Tuesday, 11 October 2005

How environmentally friendly is Public Transport?

Every time I drive to Norwich I pass a bus either travelling to or from the city. And it is invariably nearly empty. A big, double decker bus, with two or three passengers. How can this be environmentally sensible?

There is a sort of mantra that goes along the lines "buses and trains good for the environment, cars and aeroplanes bad. Private transport bad, public transport good." But hang on, aeroplanes are public transort, every bit as much as buses. And on all the flights I have been on recently, there have not been many empty seats.

I also read somewhere (I have forgotten where) that some modern trains are now so heavy, and carry relatively fewer passengers, that they are less energy efficient than a private car with four passengers.

While I am sure that public transport makes sense in urban areas, I am equally certain that it is not environmentally friendly in rural areas. Huge empty buses lumbering around tiny country lanes, do not make sense, and are only viable because of the subsidies given by local councils.

Another fact that the green movement is ignoring when constantly pressing for more and better public transport, is that this simply encourages people to make more and more uneccessary journeys. Cheap efficient public transport makes it possible for people to live further and further from their place of work. And it makes it possible to travel more frequently. Airlines such as Easy Jet and Ryan Air demonstrate this very clearly and simply. Their flights are nearly always full, because they are so cheap -- or you caould express that the other way round. But the net result is that people now travel more frequently, and further afield. There is no difference in the economics of this phenomenon, between airlines and trains, it's just that we are more readily concious of the effects it has had in the airline industry.

Like so many aspects of the energy debate we are actually ignoring many of the fundamental realities. Perhaps the most fundamental of them all is that while energy is cheap, we will continue to use is. Cheap air travel is possible, because the tax on aviation fuel is less than that on car fuel. But beyond that, the other fundamental reality is that we, in the UK are, relative to most of the world, wealthy. We have large disposable incomes, that are not needed for survival. Food is cheap, and once we have paid for the bare essentials in life, we still have, on average a lot left over. Shopping has become a leisure pursuit, an end in itself (sad, but true). And virtually everything we spend our money on has energy implications. And while the world's population continues to soar, there is no possibility of energy consumption falling. And no possibility of controlling greenhouse gas emissions. That is why preserving natural habitats is SO important. Every acre we save is one less contribution to global warming, but it is also one more step to preserving something for the future. One day the world's human population will crash. It's not if, it's when (to quote health experts discussing bird 'flu'). It may not be in my life time, but it will crash. I want to see as much of the natural world left behind for the time after that crash.


  1. Most buses I see in London are quite full - and although a 1953 Routemaster does about 16 miles to the gallon (about the same as a 2005 volvo SUV) if they carry more than 4 passengers they're more efficient than a private car. Even night buses I've got at unsociable hours have been at least half full.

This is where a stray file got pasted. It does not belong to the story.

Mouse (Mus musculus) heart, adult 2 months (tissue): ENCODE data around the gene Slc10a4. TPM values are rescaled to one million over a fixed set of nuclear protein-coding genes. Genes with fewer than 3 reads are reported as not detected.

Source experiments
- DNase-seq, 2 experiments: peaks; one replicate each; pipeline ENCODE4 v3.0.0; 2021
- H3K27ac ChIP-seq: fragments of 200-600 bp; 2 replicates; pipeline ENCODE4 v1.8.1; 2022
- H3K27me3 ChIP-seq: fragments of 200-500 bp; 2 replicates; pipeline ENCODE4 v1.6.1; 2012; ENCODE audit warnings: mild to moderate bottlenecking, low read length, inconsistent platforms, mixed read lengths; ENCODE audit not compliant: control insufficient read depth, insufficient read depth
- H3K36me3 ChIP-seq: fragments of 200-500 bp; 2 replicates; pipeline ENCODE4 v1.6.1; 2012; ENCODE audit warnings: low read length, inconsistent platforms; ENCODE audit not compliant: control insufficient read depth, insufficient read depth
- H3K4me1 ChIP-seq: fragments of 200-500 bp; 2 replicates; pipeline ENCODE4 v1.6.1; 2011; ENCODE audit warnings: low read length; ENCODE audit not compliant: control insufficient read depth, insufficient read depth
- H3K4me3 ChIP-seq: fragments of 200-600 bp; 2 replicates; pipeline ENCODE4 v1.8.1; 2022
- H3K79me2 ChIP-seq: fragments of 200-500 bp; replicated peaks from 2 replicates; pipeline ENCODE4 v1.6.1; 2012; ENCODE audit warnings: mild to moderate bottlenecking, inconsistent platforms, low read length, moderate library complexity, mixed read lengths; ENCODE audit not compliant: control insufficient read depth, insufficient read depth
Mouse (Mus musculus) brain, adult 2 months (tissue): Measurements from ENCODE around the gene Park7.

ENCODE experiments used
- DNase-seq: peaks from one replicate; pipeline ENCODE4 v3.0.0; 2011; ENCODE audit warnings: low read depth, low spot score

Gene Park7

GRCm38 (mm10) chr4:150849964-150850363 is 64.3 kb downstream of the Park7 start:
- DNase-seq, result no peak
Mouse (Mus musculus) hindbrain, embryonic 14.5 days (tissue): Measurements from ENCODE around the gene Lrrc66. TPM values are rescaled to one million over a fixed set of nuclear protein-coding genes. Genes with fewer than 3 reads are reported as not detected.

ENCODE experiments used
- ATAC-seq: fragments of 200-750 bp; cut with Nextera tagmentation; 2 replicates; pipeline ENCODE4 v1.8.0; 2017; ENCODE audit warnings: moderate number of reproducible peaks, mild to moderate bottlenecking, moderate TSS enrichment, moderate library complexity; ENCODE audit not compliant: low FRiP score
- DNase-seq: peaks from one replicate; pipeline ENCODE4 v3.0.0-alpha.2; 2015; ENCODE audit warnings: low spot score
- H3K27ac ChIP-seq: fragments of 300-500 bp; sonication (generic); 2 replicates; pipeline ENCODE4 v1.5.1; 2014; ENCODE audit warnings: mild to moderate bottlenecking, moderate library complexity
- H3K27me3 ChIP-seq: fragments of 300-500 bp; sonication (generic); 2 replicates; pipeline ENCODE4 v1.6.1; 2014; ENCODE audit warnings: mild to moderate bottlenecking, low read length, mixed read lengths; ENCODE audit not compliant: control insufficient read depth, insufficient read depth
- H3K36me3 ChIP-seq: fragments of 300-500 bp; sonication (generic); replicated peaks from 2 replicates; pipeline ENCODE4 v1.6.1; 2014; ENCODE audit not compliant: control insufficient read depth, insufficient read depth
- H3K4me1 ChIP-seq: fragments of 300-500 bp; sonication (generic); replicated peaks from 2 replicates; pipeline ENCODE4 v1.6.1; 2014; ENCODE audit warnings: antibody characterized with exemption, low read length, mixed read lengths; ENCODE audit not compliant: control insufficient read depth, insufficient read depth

Recent news stories indicate that passenger numbers on trains are increasing:


    And trains are still regarded as the most fuel efficient way of moving people around - second only to boats.

    Although cheap flights are proving very popular, the only reason they can charge so little for flights is that they don't have to pay VAT on fuel - a government subsidy of about 7 billion pounds a year. Train companies have to pay tax on fuel - even low grade diesel.

    Sadly public transport in the countriside remains unpopular - largely thanks to lack of frequent services and high car ownership.

  2. I did say that urban public transport makes sense (environmentally). But what I am saying is that while there are good social reasons for public transport in rural areas, the environmental arguments are weak.
    And what no one seems to address is the fact that the more efficient public transport becomes, the further people travel.

  3. I forgot, aren't Routemasters being forcibly retired, and replaced by buses that are only half as fuel efficient?

  4. Make public transport government run (or even better perhaps; community run) instead of privately owned, increase the frequency of service in rural areas (perhaps by replacing large buses by several smaller ones) and adjust the pricing so that shorter journeys are more cost effective than longer ones.

    Oh, and make car use more expensive and cab fares cheaper.

    There, sorted!

    (I don't think most people would travel as far as they do to work given the choice. One of the problems is that many industries seem to be located in small areas - e.g. UK's Silicon Valley. Also, because almost everyone onws a car shops and businesses have been able to relocate to where rent is cheaper - i.e. miles away from towns and villages.)

  5. But what you are suggesting is a return to socialist values. There won't be any profit for the individual in such a scheme. A nice idea, but not likely to happen.